Primary bone cancers include osteosarcoma, Ewing’s sarcoma, and chondrosarcoma. Osteosarcoma, the most common bone cancer, occurs most often in children and adolescents. It usually develops in the midzone of the long bones, specifically the distal femur, proximal tibia, and proximal humerus.
They represent less than 1% of cancers diagnosed each year, however bone is much more commonly the site of metastasis or spread from other types of cancer and is associated with significant morbidity and mortality.
Timely diagnosis is challenging due to late patient presentation, non-specific symptoms of the malignant tumor, which mimic common musculoskeletal injuries, and low suspicion by clinicians.
Plain radiography is the preferred diagnostic test. Radiographic suspicion of bone cancer should prompt prompt referral to a cancer center for multidisciplinary care.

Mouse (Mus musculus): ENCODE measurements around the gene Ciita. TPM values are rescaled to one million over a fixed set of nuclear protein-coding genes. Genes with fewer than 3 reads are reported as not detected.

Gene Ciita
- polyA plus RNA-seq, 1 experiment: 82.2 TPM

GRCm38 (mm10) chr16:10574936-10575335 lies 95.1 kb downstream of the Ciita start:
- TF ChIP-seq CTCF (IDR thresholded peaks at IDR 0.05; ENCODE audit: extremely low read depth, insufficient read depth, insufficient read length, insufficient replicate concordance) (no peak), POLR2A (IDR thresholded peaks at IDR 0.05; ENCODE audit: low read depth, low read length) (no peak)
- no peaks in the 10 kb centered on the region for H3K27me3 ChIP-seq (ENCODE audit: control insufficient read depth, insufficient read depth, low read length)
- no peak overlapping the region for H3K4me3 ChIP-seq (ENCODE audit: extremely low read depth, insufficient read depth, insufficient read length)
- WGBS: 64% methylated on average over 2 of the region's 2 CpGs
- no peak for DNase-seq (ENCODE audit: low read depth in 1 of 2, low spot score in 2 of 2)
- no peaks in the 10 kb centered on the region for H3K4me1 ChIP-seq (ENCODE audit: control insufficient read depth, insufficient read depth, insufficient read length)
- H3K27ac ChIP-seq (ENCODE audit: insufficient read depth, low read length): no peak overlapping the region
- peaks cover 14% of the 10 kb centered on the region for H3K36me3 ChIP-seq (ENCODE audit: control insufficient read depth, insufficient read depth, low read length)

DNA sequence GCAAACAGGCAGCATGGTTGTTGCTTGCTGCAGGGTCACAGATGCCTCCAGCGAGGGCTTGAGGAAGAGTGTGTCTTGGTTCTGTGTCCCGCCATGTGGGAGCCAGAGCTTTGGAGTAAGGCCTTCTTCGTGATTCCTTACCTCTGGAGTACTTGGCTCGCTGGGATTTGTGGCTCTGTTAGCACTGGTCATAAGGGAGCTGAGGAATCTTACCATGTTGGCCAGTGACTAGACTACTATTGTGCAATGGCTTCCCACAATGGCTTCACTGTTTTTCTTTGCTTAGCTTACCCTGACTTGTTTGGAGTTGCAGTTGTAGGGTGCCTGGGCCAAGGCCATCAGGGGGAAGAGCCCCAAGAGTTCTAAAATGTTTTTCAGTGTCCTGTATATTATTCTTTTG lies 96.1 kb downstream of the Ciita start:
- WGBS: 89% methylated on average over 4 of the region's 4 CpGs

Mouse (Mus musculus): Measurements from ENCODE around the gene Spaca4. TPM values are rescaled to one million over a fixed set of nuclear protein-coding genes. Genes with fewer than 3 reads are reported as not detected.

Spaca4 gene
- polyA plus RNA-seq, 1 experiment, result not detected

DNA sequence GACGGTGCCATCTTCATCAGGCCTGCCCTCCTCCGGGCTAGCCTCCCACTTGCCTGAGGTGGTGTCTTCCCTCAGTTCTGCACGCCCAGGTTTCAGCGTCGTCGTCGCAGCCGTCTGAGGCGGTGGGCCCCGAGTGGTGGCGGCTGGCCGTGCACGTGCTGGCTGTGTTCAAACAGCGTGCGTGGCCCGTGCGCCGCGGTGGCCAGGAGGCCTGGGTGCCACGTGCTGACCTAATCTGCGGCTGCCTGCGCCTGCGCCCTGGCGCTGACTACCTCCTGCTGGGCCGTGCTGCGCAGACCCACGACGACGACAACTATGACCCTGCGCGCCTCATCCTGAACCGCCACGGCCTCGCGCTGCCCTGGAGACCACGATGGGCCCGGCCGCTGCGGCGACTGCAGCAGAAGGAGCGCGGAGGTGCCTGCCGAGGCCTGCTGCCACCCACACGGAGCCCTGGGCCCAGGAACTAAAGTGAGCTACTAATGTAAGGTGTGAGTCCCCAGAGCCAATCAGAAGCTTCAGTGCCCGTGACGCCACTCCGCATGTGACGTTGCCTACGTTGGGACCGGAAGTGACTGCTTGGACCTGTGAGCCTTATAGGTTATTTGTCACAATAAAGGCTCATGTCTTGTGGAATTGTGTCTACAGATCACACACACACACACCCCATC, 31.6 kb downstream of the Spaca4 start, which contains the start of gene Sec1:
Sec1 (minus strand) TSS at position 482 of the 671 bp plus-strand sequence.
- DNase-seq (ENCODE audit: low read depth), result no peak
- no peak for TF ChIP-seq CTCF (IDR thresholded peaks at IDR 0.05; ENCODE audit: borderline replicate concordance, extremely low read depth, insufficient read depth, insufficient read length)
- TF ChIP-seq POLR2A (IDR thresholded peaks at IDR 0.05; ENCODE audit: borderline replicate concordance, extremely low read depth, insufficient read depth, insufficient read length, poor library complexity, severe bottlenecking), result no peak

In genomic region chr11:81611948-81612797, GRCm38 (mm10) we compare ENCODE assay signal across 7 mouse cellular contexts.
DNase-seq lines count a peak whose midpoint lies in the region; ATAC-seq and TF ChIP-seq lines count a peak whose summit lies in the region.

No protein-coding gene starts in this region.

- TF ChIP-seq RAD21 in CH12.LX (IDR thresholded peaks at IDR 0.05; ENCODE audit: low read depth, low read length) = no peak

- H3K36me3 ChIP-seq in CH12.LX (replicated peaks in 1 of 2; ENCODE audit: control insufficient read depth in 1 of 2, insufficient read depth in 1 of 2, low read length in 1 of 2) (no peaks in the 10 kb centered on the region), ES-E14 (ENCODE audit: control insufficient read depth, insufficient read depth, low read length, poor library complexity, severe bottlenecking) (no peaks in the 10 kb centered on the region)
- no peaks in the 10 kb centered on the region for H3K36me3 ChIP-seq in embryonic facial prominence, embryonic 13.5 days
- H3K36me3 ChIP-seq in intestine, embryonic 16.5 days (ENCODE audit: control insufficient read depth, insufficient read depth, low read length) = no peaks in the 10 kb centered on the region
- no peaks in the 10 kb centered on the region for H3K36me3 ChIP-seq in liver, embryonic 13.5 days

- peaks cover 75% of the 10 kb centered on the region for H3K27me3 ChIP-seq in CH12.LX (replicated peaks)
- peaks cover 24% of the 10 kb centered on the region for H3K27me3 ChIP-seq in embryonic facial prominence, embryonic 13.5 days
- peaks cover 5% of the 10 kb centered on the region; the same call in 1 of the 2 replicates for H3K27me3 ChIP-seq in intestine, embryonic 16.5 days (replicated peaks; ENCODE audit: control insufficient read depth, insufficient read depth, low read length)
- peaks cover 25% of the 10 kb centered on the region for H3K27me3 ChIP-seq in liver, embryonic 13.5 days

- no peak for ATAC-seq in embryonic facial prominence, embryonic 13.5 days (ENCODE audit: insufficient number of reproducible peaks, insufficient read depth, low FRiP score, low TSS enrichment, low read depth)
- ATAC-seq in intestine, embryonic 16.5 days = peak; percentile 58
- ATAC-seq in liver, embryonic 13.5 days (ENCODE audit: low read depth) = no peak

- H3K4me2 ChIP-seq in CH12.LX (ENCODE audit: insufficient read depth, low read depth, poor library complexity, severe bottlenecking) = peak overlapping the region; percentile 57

Signs and Symptoms
If you have one or more of the symptoms below, it doesn’t mean you have bone cancer. Often, the signs and symptoms of bone cancer do not appear until the disease is in more advanced stages, although they can sometimes appear earlier.
If you notice any of the symptoms, contact a health professional.
The surgical alternatives for the treatment of bone tumors are invasive and, depending on the location of the tumor, imply a long postoperative hospitalization. There are therapeutic deficiencies in the general concept of treating bone metastases.
Thermal ablation is primarily used for the treatment of small, unresectable tumors, for patients who have been resistant to chemo/radiotherapy treatment or who are NOT surgical candidates, such as:
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